The Individuals with Disabilities Act (IDEA) is a federal law that's designed to help make sure that children with learning disabilities get what they need to be successful in school. It does this by giving such children the right to a "free appropriate public education" or FAPE, including special education and other services. This may include any number of things, like one-to-one instruction with a special education teacher on certain subjects for part of the school day, speech therapy and transportation to and from school.
However, just because you sign up your child for special education doesn't necessarily mean that she'll always be in that program. When you think your child is ready and no longer needs it, or if you believe that her performance in the classroom isn't improving, there's a way for revoking your parental consent for special education.
The IDEA process begins when your child is evaluated or "assessed" to see if she has one of the disabilities listed in the IDEA. Typically, the evaluation is done by someone at your child's school, like a counselor or psychologist. Sometimes it's the parent who requests an evaluation. Other times, a teacher or someone else at the school notices that a child has special needs and he may request that your child be evaluated. Generally, you have to give the school permission or your consent before the evaluation can be done. Giving your consent to this evaluation isn't the same thing as giving your consent to special education services, though.
If, after the evaluation, it's determined that your child is eligible for assistance under the IDEA, you and the school officials will work together to develop an individualized education program (IEP). The IEP sets out in detail what special education and other services your child needs and how the school will deliver those services to her. However, before the school actually gives your child these services, it must get your consent.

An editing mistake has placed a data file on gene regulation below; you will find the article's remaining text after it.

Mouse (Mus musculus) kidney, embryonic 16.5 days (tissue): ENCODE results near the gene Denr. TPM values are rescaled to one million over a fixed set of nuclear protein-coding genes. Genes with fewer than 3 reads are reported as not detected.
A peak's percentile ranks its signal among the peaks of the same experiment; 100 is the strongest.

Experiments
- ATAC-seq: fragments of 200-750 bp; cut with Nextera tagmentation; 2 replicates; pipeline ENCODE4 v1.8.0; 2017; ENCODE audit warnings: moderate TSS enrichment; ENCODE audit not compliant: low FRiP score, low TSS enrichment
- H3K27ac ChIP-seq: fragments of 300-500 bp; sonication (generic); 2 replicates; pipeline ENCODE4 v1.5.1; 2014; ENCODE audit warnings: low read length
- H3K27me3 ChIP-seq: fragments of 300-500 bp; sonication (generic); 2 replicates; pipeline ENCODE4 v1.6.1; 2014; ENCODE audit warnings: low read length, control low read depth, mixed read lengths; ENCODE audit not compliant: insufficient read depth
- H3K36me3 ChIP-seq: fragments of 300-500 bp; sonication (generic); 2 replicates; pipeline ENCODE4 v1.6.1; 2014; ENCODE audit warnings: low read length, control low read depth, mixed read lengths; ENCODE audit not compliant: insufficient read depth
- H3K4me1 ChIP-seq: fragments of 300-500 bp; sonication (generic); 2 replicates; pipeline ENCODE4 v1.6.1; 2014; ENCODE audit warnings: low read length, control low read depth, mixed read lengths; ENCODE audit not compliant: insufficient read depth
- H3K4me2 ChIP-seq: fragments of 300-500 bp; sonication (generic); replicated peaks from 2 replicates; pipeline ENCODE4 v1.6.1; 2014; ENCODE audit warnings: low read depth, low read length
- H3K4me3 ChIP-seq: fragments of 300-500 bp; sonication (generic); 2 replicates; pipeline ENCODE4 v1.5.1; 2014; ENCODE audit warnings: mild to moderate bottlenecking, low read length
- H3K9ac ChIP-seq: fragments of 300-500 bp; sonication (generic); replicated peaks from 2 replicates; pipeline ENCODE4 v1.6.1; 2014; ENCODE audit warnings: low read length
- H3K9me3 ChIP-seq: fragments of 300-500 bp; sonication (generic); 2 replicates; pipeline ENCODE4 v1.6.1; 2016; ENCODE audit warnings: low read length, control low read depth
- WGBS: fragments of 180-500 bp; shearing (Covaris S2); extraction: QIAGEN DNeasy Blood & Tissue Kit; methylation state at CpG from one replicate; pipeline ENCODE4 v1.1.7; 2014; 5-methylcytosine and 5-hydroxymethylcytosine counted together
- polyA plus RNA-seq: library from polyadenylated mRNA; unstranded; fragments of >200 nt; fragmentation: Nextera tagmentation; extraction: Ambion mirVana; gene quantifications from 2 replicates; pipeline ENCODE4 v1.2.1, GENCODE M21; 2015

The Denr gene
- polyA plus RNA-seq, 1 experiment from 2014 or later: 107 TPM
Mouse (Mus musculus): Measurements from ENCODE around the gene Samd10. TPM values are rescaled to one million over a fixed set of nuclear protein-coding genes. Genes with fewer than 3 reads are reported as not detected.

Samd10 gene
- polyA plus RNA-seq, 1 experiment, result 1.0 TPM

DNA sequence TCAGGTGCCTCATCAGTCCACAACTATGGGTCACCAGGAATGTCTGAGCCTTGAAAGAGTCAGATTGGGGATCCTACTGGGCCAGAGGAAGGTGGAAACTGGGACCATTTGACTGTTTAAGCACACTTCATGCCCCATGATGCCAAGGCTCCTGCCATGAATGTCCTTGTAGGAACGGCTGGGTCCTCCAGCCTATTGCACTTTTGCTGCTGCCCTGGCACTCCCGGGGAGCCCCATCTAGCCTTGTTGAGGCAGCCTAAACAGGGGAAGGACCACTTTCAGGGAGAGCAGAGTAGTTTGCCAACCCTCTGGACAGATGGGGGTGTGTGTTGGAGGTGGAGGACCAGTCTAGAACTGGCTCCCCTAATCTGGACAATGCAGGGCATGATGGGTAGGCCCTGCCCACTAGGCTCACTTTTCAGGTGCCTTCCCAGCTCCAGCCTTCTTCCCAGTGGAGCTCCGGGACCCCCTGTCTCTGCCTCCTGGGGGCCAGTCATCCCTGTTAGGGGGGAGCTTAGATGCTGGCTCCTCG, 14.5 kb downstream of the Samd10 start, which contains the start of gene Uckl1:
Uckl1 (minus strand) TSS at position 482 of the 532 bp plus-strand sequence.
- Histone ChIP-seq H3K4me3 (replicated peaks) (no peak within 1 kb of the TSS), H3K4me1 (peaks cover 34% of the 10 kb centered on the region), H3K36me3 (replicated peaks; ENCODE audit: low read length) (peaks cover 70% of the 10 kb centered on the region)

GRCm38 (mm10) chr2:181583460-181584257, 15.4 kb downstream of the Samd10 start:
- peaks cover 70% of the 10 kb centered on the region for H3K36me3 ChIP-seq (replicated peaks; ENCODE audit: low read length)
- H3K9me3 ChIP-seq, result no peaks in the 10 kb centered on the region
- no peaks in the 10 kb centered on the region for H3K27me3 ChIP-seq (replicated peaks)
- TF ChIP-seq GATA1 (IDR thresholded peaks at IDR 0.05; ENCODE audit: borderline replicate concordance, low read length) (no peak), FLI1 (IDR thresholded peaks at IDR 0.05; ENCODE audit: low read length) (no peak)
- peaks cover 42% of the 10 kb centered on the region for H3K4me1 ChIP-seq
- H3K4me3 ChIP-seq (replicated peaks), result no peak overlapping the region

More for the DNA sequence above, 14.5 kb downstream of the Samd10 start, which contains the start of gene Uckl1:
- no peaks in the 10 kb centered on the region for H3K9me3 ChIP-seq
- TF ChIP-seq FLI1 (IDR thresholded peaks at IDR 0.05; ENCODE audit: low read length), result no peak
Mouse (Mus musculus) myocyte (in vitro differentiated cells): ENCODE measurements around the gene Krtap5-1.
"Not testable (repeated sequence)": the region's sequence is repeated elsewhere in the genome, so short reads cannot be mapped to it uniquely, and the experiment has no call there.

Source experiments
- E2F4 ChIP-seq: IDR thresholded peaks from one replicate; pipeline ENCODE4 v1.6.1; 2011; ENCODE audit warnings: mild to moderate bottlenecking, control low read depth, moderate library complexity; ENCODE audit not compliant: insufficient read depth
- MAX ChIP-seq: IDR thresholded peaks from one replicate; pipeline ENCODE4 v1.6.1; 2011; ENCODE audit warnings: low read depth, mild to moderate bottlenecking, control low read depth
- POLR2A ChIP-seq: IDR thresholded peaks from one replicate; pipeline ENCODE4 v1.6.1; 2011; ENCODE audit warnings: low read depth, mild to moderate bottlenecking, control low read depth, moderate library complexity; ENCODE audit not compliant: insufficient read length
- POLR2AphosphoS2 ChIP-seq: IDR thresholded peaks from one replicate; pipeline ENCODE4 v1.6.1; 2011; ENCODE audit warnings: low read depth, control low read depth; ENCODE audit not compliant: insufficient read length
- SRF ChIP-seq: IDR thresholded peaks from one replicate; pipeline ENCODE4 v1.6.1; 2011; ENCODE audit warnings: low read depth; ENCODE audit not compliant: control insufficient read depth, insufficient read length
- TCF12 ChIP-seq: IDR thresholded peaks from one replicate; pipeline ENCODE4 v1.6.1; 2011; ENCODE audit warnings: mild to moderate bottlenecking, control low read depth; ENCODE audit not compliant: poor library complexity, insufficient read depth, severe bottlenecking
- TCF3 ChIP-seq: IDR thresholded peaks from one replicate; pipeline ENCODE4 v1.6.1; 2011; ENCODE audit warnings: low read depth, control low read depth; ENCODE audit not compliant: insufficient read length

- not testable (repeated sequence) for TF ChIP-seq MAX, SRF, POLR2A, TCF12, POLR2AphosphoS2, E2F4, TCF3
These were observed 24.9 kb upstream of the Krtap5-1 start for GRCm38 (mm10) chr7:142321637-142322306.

Later, if for some reason you no longer want your child to receive the special education and other services, you may revoke or cancel your consent. Once you do this, the school is no longer allowed to give your child the special education services.
How's It Done and What It Means
The revocation must be made in writing, and so most school districts that provide special education services have a form to fill out. You can get this form from the school, or you may contact the state education agency (SEA) in your area for a copy. Although the form may vary from state to state, you can expect the form to include statements that you:
- Revoke your consent for the provision of special education and related services
- Understand that once consent is revoked, your child will be treated as a general education student, and that you understand that all of your IDEA rights with respect to special education will end
- Understand that, when it comes to disciplining your child for misconduct or misbehavior, your child won't receive the special education protections available only to students with a disability. That is, your child will be treated and disciplined in the same way as any other non-disabled student